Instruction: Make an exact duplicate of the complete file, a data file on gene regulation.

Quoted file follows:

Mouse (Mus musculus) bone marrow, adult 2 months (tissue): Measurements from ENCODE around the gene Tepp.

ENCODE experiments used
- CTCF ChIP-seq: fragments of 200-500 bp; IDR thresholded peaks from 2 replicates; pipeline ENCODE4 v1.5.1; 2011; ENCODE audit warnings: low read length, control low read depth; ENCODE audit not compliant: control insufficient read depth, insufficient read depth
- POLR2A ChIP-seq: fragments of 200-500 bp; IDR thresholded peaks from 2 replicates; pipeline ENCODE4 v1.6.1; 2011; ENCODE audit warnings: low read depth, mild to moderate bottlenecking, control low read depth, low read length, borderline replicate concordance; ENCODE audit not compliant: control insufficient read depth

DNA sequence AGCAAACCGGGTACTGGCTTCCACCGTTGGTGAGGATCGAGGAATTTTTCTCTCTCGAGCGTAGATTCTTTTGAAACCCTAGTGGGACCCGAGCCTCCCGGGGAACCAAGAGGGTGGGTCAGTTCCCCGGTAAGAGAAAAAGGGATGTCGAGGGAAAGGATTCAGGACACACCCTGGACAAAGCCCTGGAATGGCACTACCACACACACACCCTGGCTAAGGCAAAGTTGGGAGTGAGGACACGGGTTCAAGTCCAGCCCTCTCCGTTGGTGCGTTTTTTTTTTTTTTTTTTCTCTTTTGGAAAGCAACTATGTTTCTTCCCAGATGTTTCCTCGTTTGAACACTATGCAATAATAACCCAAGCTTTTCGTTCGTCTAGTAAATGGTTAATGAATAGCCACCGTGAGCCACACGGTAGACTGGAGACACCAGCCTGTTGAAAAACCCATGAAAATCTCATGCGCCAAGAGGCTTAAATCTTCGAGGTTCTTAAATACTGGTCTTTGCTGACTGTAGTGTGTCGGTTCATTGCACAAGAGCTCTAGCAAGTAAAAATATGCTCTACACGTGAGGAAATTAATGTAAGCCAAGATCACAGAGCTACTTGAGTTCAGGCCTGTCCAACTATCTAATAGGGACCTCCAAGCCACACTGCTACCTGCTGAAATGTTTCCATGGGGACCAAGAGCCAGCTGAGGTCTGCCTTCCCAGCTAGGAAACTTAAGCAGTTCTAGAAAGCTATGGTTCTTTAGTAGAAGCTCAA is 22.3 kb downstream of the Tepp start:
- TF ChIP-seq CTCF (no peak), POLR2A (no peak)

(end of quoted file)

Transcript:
Mouse (Mus musculus) bone marrow, adult 2 months (tissue): Measurements from ENCODE around the gene Tepp.

ENCODE experiments used
- CTCF ChIP-seq: fragments of 200-500 bp; IDR thresholded peaks from 2 replicates; pipeline ENCODE4 v1.5.1; 2011; ENCODE audit warnings: low read length, control low read depth; ENCODE audit not compliant: control insufficient read depth, insufficient read depth
- POLR2A ChIP-seq: fragments of 200-500 bp; IDR thresholded peaks from 2 replicates; pipeline ENCODE4 v1.6.1; 2011; ENCODE audit warnings: low read depth, mild to moderate bottlenecking, control low read depth, low read length, borderline replicate concordance; ENCODE audit not compliant: control insufficient read depth

DNA sequence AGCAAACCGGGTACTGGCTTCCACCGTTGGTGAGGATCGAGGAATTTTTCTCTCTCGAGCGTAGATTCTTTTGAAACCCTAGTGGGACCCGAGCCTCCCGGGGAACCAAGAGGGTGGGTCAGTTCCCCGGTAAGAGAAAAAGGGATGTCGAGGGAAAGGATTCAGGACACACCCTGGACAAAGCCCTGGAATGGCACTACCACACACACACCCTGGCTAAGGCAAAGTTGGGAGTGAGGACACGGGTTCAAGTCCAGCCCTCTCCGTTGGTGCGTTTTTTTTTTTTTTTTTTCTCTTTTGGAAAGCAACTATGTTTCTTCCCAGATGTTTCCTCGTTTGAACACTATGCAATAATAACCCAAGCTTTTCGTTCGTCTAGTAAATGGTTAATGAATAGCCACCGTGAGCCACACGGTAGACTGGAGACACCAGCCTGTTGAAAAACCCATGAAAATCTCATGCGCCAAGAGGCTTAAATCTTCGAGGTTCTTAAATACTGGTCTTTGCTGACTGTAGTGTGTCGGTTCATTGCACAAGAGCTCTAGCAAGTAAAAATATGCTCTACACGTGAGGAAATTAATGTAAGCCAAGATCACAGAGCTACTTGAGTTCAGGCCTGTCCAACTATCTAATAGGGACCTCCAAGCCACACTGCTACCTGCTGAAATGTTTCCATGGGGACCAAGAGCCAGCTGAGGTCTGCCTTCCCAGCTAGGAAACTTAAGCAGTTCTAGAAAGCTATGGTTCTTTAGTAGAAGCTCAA is 22.3 kb downstream of the Tepp start:
- TF ChIP-seq CTCF (no peak), POLR2A (no peak)